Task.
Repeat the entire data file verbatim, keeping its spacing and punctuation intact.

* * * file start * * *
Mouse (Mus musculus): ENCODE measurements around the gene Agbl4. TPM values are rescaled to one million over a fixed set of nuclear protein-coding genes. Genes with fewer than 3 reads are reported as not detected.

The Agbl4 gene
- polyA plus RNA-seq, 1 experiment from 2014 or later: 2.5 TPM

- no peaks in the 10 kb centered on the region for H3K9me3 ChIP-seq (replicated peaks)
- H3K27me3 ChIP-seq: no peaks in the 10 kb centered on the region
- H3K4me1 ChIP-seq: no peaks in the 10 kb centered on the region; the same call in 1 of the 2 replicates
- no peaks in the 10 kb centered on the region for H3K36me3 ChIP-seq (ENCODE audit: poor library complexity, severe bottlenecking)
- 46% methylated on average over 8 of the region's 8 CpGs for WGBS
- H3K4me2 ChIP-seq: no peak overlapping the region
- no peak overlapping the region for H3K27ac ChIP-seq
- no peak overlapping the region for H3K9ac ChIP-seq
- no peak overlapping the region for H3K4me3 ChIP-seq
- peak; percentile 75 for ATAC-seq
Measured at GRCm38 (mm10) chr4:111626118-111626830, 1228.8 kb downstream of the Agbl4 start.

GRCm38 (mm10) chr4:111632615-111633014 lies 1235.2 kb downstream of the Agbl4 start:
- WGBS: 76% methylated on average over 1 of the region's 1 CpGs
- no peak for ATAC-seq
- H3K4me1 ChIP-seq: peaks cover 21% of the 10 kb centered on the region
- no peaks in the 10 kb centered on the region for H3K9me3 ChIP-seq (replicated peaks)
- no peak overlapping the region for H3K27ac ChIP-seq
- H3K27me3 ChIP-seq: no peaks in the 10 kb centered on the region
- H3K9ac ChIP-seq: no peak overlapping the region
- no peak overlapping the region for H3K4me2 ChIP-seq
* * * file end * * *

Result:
Mouse (Mus musculus): ENCODE measurements around the gene Agbl4. TPM values are rescaled to one million over a fixed set of nuclear protein-coding genes. Genes with fewer than 3 reads are reported as not detected.

The Agbl4 gene
- polyA plus RNA-seq, 1 experiment from 2014 or later: 2.5 TPM

- no peaks in the 10 kb centered on the region for H3K9me3 ChIP-seq (replicated peaks)
- H3K27me3 ChIP-seq: no peaks in the 10 kb centered on the region
- H3K4me1 ChIP-seq: no peaks in the 10 kb centered on the region; the same call in 1 of the 2 replicates
- no peaks in the 10 kb centered on the region for H3K36me3 ChIP-seq (ENCODE audit: poor library complexity, severe bottlenecking)
- 46% methylated on average over 8 of the region's 8 CpGs for WGBS
- H3K4me2 ChIP-seq: no peak overlapping the region
- no peak overlapping the region for H3K27ac ChIP-seq
- no peak overlapping the region for H3K9ac ChIP-seq
- no peak overlapping the region for H3K4me3 ChIP-seq
- peak; percentile 75 for ATAC-seq
Measured at GRCm38 (mm10) chr4:111626118-111626830, 1228.8 kb downstream of the Agbl4 start.

GRCm38 (mm10) chr4:111632615-111633014 lies 1235.2 kb downstream of the Agbl4 start:
- WGBS: 76% methylated on average over 1 of the region's 1 CpGs
- no peak for ATAC-seq
- H3K4me1 ChIP-seq: peaks cover 21% of the 10 kb centered on the region
- no peaks in the 10 kb centered on the region for H3K9me3 ChIP-seq (replicated peaks)
- no peak overlapping the region for H3K27ac ChIP-seq
- H3K27me3 ChIP-seq: no peaks in the 10 kb centered on the region
- H3K9ac ChIP-seq: no peak overlapping the region
- no peak overlapping the region for H3K4me2 ChIP-seq